Researchers Infuse ‘Human Guesses’ in Robots to Navigate Blind Spots

Researchers Infuse ‘Human Guesses’ in Robots to Navigate Blind Spots

Robots, like humans, are unable to see through obstacles. Sometimes they need a little help to get where they're going

Robots cannot see past barriers, much like humans. To reach where they're going, they occasionally require a little assistance. Rice University engineers have created a technique that enables people to assist robots in "seeing" their surroundings and doing jobs. A unique approach to the age-old issue of motion planning for robots operating in surroundings where not everything is always clearly visible is the Bayesian Learning IN the Dark (BLIND) concept. The peer-reviewed study, which was led by computer scientists Vaibhav Unhelkar and Lydia Kavraki, as well as co-lead authors Carlos Quintero-Pea and Constantinos Chamzas, was presented in late May at the International Conference on Robotics and Automation of the Institute of Electrical and Electronics Engineers.

According to the report, the program, which was principally created by graduate students Quintero-Pea and Chamzas who collaborated with Kavraki, maintains a human in the loop to "augment robot perception and, significantly, prevent the execution of dangerous movements. "To help robots that have "high degrees of freedom," or numerous moving components, they did this by combining Bayesian inverse reinforcement learning, which enables a system to learn from continuously updated information and experience, with well-established motion planning techniques. The Rice lab used a Fetch robot, an articulated arm with seven joints, to test BLIND by instructing it to walk across a barrier while grabbing a tiny cylinder from one table and moving it to another.

Quintero-Pea asserts that having additional joints makes it harder to educate the robot. When directing someone, all you have to say is, "Lift your hand. "However, when obstacles block the robot's "view" of its goal, a robot's programmers must be exact about how each joint should move at every stage of the robot's trajectory. Instead of planning a route, BLIND incorporates a human mid-process to alter the choreographic options—or best guesses—suggested by the robot's algorithm. Quintero-Pea stated that "BLIND allows us to gather information in the human brain and compute our trajectories" in this high-degree-of-freedom area. "We use a specific feedback method we call critique, which is simply a binary kind of feedback where the person is given labels on fragments of the route, he added.

These labels appear as a network of possible pathways represented by linked green dots. Each step that BLIND takes as it advances from dot to dot is accepted or rejected by the human to fine-tune the path and successfully avoid obstacles. The interface is easy for people to use since we can tell the robot, "I like this," or "I don't like that," according to Chamzas. After being given the go-ahead for a sequence of actions, the robot may finish its task, he added. One of the most important issues in this argument, according to Quintero-Pea, is how difficult it is to represent human desires using a mathematical formula. "Our work simplifies interactions between people and robots by incorporating human preferences. I think that's how applications will work.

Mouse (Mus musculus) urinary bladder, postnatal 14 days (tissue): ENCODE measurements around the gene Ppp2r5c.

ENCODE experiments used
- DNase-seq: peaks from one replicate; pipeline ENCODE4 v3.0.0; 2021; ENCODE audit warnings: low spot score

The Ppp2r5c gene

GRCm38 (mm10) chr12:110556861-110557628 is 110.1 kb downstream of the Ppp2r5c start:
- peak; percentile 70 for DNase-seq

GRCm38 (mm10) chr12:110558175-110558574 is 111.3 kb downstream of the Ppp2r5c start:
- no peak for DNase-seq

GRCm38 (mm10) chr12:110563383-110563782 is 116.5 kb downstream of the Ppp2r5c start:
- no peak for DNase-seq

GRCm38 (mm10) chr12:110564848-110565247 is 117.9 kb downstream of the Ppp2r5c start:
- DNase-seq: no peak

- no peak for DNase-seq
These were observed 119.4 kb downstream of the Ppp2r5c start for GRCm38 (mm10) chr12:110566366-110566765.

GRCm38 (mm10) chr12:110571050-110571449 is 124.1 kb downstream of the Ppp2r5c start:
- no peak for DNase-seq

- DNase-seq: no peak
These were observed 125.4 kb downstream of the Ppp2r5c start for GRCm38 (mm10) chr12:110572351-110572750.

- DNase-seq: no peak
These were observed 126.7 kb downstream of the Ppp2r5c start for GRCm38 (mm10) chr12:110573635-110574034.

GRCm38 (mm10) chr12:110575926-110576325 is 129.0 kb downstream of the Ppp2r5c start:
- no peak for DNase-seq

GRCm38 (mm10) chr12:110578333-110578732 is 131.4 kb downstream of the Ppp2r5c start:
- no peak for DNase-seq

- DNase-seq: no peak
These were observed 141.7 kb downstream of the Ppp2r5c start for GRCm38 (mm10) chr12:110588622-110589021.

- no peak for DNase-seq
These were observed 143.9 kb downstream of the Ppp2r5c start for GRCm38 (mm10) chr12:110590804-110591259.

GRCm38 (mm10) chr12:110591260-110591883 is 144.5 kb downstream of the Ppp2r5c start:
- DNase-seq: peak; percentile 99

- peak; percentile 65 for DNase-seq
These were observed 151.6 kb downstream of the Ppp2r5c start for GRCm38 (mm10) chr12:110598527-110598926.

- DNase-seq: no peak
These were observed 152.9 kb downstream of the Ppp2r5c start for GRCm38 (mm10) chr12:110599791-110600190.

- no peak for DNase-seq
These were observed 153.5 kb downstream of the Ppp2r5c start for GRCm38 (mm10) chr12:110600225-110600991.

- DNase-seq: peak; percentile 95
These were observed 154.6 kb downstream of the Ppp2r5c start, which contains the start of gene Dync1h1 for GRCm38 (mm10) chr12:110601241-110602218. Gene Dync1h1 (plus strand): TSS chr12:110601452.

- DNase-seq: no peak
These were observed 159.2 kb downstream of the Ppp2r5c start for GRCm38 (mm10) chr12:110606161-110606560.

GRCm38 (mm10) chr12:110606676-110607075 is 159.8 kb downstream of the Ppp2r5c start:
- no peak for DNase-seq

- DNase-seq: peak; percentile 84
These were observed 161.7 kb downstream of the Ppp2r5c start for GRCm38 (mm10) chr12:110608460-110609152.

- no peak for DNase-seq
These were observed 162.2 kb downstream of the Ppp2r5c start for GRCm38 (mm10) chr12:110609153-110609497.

A novel methodology developed by MIT and Microsoft researchers identifies instances in which autonomous systems have "learned" from training samples that don't reflect what happens in the real world. Engineers may employ this idea to improve the security of robots and autonomous vehicles that use artificial intelligence. For instance, to prepare them for nearly every eventuality on the road, the artificial intelligence (AI) systems that drive autonomous cars go through extensive training in virtual simulations. But occasionally the car makes an unforeseen error as a result of a situation that ought to alter the way it acts but doesn't.

Consider an autonomous car without the necessary sensors, which would be unable to discern between drastically different conditions like large, white cars and ambulances with red, flashing lights on the road. A driver may not know to slow down and pull over when an ambulance starts its sirens as it is traveling down the highway because it cannot tell the ambulance from a huge white sedan.

Like with conventional methods, the researchers trained an AI system using simulations. The system is then closely watched by a person while it functions in reality, who offers feedback whenever a mistake was made or was going to be made. The researchers then combine the training data with the feedback from humans and develop a model using machine learning to identify circumstances when the system is most likely in need of more guidance on how to behave appropriately. Through the use of video games and a simulated human correcting an on-screen character's learning course, the researchers confirmed their methodology. The next stage, however, is to integrate the model with conventional training and testing procedures for robots and autonomous vehicles with human feedback.

The system essentially has a list of circumstances and, for each event, several labels indicating whether its actions were acceptable or unsatisfactory after the feedback data from the human is collated. Because the system views numerous circumstances as being similar, a single scenario may get several distinct signals. For instance, an autonomous vehicle may have repeatedly driven next to a big vehicle without stopping and slowing down. But only once does an ambulance drive by that the system perceives as being precisely the same. The autonomous vehicle doesn't stop and is informed via feedback that the system performed an inappropriate activity.

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